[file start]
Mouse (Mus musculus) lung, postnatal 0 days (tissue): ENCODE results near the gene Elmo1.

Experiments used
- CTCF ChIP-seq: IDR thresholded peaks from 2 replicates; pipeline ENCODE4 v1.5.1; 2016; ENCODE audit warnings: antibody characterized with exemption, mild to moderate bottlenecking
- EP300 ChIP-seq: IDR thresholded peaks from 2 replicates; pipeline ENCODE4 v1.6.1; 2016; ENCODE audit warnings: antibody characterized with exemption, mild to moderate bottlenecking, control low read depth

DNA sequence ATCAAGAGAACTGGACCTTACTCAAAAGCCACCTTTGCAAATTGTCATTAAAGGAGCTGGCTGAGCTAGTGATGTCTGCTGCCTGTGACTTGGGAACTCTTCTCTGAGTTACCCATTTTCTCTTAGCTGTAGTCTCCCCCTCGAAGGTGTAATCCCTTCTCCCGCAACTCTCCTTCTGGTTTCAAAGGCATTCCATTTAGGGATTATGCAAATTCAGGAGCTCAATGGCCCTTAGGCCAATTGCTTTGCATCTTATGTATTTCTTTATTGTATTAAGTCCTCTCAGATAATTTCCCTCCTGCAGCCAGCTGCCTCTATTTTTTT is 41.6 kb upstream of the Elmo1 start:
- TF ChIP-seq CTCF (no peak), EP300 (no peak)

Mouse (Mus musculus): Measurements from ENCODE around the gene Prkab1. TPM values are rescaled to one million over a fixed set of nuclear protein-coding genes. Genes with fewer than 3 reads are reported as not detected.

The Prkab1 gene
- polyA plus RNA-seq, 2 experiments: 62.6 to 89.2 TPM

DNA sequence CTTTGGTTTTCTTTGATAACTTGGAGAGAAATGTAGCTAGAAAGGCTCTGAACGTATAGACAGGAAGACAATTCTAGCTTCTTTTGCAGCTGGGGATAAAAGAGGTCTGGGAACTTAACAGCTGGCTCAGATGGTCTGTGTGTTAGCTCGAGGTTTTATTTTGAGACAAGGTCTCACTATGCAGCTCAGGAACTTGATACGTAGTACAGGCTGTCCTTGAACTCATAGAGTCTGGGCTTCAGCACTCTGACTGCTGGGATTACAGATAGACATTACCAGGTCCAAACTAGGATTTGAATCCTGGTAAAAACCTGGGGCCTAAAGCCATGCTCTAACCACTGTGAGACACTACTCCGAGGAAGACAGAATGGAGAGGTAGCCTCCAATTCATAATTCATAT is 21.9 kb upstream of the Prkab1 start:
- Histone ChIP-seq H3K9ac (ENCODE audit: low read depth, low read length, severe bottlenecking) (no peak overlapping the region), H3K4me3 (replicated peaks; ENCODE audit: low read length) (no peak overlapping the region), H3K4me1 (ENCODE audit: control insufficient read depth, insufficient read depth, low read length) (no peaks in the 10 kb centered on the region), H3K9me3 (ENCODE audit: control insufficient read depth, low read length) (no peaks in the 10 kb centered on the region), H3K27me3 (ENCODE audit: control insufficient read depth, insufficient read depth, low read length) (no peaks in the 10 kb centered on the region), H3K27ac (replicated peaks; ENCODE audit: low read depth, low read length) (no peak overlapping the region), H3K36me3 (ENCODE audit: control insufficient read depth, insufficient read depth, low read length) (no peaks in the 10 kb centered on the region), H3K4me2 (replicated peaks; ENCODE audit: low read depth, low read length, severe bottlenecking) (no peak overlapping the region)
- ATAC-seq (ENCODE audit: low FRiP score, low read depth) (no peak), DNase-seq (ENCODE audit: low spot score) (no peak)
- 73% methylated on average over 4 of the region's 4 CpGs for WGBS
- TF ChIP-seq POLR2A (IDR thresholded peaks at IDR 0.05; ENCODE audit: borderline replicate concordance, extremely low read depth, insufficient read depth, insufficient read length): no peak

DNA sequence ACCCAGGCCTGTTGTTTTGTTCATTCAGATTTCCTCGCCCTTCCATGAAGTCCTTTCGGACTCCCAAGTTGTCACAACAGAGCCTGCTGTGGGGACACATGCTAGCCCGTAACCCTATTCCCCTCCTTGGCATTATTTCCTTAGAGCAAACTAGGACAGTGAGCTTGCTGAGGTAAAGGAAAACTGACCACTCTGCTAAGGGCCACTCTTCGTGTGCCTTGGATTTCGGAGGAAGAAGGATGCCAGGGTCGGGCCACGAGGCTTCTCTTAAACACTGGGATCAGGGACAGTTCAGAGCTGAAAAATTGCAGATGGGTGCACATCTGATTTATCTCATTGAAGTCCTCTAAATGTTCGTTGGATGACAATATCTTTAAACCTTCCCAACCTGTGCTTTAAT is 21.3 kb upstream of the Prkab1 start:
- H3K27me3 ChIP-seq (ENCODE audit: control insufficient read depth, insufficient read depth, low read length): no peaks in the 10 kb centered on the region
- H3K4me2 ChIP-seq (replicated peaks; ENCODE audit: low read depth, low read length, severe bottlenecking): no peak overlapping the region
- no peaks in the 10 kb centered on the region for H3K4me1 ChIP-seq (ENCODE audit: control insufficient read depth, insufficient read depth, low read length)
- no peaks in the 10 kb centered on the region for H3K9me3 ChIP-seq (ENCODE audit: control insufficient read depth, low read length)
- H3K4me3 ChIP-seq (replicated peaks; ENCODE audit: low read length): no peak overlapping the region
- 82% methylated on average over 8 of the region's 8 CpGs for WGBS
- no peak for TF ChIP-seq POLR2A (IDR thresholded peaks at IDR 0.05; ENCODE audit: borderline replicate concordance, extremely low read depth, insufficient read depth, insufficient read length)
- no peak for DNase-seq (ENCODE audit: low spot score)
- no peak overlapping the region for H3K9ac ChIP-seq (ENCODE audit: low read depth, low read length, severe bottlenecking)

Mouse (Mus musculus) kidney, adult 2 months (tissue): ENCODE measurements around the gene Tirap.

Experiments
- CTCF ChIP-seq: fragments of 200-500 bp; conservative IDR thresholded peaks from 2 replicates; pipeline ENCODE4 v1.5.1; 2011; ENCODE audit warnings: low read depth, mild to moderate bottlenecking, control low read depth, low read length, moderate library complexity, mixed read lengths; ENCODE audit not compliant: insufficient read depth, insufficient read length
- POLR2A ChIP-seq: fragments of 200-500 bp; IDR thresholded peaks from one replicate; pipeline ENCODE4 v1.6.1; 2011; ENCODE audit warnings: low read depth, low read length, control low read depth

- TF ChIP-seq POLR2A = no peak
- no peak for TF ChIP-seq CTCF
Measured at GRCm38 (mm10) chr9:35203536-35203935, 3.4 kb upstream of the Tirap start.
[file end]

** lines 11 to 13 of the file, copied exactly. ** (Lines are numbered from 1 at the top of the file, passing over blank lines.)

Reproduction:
- Histone ChIP-seq H3K9ac (ENCODE audit: low read depth, low read length, severe bottlenecking) (no peak overlapping the region), H3K4me3 (replicated peaks; ENCODE audit: low read length) (no peak overlapping the region), H3K4me1 (ENCODE audit: control insufficient read depth, insufficient read depth, low read length) (no peaks in the 10 kb centered on the region), H3K9me3 (ENCODE audit: control insufficient read depth, low read length) (no peaks in the 10 kb centered on the region), H3K27me3 (ENCODE audit: control insufficient read depth, insufficient read depth, low read length) (no peaks in the 10 kb centered on the region), H3K27ac (replicated peaks; ENCODE audit: low read depth, low read length) (no peak overlapping the region), H3K36me3 (ENCODE audit: control insufficient read depth, insufficient read depth, low read length) (no peaks in the 10 kb centered on the region), H3K4me2 (replicated peaks; ENCODE audit: low read depth, low read length, severe bottlenecking) (no peak overlapping the region)
- ATAC-seq (ENCODE audit: low FRiP score, low read depth) (no peak), DNase-seq (ENCODE audit: low spot score) (no peak)
- 73% methylated on average over 4 of the region's 4 CpGs for WGBS